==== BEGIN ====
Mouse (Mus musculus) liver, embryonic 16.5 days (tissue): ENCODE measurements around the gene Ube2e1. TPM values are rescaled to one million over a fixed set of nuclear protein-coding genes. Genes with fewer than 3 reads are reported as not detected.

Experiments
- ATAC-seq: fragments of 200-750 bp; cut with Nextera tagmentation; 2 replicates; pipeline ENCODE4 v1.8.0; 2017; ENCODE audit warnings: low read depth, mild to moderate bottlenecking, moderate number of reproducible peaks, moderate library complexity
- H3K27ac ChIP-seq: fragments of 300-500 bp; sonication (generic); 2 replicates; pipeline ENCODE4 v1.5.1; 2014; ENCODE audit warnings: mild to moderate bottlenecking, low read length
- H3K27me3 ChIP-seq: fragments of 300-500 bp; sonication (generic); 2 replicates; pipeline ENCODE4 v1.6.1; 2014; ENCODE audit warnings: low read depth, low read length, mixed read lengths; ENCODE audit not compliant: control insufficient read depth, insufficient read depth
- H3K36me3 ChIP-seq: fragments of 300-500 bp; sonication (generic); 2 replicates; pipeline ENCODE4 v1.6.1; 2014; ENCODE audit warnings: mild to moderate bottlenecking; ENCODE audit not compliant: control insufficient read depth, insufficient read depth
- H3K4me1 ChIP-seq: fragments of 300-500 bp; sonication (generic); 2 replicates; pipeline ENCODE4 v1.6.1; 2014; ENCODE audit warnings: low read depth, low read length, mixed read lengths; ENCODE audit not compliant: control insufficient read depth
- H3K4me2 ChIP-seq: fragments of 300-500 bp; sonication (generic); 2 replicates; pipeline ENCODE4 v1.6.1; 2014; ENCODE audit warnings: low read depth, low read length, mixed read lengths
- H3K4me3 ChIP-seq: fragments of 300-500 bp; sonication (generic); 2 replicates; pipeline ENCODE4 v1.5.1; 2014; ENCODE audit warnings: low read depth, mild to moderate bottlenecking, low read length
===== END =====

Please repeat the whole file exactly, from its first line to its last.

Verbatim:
Mouse (Mus musculus) liver, embryonic 16.5 days (tissue): ENCODE measurements around the gene Ube2e1. TPM values are rescaled to one million over a fixed set of nuclear protein-coding genes. Genes with fewer than 3 reads are reported as not detected.

Experiments
- ATAC-seq: fragments of 200-750 bp; cut with Nextera tagmentation; 2 replicates; pipeline ENCODE4 v1.8.0; 2017; ENCODE audit warnings: low read depth, mild to moderate bottlenecking, moderate number of reproducible peaks, moderate library complexity
- H3K27ac ChIP-seq: fragments of 300-500 bp; sonication (generic); 2 replicates; pipeline ENCODE4 v1.5.1; 2014; ENCODE audit warnings: mild to moderate bottlenecking, low read length
- H3K27me3 ChIP-seq: fragments of 300-500 bp; sonication (generic); 2 replicates; pipeline ENCODE4 v1.6.1; 2014; ENCODE audit warnings: low read depth, low read length, mixed read lengths; ENCODE audit not compliant: control insufficient read depth, insufficient read depth
- H3K36me3 ChIP-seq: fragments of 300-500 bp; sonication (generic); 2 replicates; pipeline ENCODE4 v1.6.1; 2014; ENCODE audit warnings: mild to moderate bottlenecking; ENCODE audit not compliant: control insufficient read depth, insufficient read depth
- H3K4me1 ChIP-seq: fragments of 300-500 bp; sonication (generic); 2 replicates; pipeline ENCODE4 v1.6.1; 2014; ENCODE audit warnings: low read depth, low read length, mixed read lengths; ENCODE audit not compliant: control insufficient read depth
- H3K4me2 ChIP-seq: fragments of 300-500 bp; sonication (generic); 2 replicates; pipeline ENCODE4 v1.6.1; 2014; ENCODE audit warnings: low read depth, low read length, mixed read lengths
- H3K4me3 ChIP-seq: fragments of 300-500 bp; sonication (generic); 2 replicates; pipeline ENCODE4 v1.5.1; 2014; ENCODE audit warnings: low read depth, mild to moderate bottlenecking, low read length